If we read the political winds at this time, the ground below Abdullah’s family is too shaky.The National Conference (NC) may end up with its worst performance in the coming assembly elections. After losing all six seats to rivals Peoples’ Democratic Party (PDP) and the BJP in the recent Lok Sabha polls, the prospect of the party’s recovery looks bleak.
Analysis of the vote share in the Lok Sabha election shows that the party dominated in only five of the 12 assembly segments in its bastion of Srinagar. Party stalwart Farooq Abdullah had to concede defeat to a relatively unknown candidate AH Karra of the PDP from this Lok Sabha constituency. By leading in 41 of the 87 assembly constituencies Mehbooba Mufti’s PDP emerged as the most popular party in the state.
Beside the PDP, the Abdullahs face a fresh challenge from the Amit Shah-led BJP. The party is targeting both the NC and PDP for ‘family rule’ and has launched a campaign to `rid Kashmir of dynastic politics.’ Besides political rivals, the Abdullahs face a major challengewithin the family in the form of Khalida Shah, Sheikh Abdullah’s eldest daughter and wife of late Ghulam Mohommad Shah, and her son Muzzaffar Shah. They lead the Awami National Conference (ANC).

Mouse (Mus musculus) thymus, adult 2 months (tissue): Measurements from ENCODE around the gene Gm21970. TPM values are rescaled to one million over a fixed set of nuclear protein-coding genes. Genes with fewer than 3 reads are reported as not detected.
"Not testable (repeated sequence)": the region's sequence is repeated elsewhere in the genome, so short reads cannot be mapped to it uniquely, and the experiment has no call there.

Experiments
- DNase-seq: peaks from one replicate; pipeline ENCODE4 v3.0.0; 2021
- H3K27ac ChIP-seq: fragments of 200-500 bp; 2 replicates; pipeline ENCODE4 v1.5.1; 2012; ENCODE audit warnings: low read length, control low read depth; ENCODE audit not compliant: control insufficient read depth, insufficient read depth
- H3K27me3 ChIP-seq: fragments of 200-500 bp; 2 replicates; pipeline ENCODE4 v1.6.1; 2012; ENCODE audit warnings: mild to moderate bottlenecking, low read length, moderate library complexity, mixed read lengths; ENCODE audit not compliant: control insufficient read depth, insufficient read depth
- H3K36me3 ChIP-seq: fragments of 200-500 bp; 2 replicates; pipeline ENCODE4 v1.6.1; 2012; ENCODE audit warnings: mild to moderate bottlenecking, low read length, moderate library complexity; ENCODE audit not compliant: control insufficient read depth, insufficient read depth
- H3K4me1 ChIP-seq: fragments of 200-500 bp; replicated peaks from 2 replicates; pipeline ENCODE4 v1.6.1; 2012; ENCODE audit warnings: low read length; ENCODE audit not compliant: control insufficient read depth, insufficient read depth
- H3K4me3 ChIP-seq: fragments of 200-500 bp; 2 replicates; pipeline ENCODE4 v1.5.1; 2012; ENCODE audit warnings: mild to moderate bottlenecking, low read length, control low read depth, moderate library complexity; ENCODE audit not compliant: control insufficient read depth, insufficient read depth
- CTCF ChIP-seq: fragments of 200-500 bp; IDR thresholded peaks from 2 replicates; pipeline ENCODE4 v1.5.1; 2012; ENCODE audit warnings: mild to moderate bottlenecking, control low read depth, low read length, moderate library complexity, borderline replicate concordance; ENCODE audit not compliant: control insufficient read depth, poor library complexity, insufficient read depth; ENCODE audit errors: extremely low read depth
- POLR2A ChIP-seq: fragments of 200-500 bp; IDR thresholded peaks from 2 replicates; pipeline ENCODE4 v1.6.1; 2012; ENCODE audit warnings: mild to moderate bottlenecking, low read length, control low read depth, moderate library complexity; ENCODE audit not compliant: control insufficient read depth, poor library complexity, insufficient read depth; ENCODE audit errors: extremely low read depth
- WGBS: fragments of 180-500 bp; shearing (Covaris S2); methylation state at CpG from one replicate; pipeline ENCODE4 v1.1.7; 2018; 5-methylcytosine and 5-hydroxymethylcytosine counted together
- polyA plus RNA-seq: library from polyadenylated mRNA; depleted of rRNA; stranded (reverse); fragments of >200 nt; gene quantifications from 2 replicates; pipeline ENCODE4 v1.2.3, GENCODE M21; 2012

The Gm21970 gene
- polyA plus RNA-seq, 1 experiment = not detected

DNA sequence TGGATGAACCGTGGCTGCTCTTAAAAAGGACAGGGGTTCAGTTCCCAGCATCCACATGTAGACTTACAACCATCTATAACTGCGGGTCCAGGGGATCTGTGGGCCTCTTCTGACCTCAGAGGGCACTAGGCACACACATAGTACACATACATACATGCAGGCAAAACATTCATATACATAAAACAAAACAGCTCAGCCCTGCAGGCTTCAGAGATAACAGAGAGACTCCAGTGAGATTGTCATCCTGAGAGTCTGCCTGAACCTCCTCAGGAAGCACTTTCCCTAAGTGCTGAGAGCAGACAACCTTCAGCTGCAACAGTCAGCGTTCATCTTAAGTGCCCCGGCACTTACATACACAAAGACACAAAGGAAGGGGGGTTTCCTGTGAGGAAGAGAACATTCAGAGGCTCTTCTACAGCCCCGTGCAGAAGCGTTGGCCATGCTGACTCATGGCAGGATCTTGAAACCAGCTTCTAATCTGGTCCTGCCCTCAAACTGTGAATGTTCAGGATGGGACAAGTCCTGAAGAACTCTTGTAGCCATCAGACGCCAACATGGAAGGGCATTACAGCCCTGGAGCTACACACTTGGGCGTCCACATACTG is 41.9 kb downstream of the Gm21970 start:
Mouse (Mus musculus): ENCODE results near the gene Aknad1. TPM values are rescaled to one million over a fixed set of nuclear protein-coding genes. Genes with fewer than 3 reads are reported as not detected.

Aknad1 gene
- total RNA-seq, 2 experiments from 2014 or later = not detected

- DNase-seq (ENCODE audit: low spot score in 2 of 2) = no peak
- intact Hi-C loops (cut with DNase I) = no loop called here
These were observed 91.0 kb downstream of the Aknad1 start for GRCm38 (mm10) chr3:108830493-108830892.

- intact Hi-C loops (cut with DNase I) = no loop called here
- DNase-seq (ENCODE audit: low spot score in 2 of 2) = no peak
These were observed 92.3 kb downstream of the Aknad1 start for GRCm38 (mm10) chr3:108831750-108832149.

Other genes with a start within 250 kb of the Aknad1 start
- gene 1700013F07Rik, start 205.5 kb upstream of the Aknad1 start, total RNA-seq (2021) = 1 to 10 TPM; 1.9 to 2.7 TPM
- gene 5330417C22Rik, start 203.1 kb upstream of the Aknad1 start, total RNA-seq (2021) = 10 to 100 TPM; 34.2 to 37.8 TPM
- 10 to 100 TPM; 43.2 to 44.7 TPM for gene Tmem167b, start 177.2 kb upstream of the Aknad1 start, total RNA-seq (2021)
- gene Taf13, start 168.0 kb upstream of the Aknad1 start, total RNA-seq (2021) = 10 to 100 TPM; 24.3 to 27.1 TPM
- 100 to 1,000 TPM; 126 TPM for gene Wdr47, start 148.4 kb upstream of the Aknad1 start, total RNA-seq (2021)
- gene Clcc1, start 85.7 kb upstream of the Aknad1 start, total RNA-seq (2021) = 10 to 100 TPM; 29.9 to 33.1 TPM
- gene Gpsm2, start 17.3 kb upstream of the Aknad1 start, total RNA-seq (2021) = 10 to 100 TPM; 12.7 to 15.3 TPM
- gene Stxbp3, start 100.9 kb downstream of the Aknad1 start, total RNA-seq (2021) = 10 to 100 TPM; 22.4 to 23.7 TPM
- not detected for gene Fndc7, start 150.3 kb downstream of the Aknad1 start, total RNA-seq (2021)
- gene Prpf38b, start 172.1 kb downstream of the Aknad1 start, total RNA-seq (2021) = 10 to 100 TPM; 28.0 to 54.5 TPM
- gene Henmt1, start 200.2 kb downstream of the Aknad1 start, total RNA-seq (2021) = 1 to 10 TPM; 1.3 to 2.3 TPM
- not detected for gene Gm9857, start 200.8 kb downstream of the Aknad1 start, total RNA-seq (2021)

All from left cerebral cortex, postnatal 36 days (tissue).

In the Hindu dominant Jammu, the NC had strategically showcased aprominent `Rajput’ leader as sign of party’s inclusive politics. There, too, it now faces a fresh challenge. Rival PDP has received a shot in its arms with Vikramaditya Singh, scion of the former Royal family, joining the party. Vikramaditya, who is son of veteran Congress leader Dr Karan Singh, will fight against NC’s Rajput leader Devinder Singh Rana. If the NC is worried, it is not showing it yet. The party is wary of the rise in extremism on all sides. On one side it is the BJP which is stoking the passions among the Hindus and on the other side is the PDP, which is fraternizing with extremists.
Omar may have to do the campaigning without his father’s help as Dr Farooq Abdullah, who’s not keeping well. The junior Abdullah is often heckled for not being able to speak in Kashmiri.
By: Pritish Raj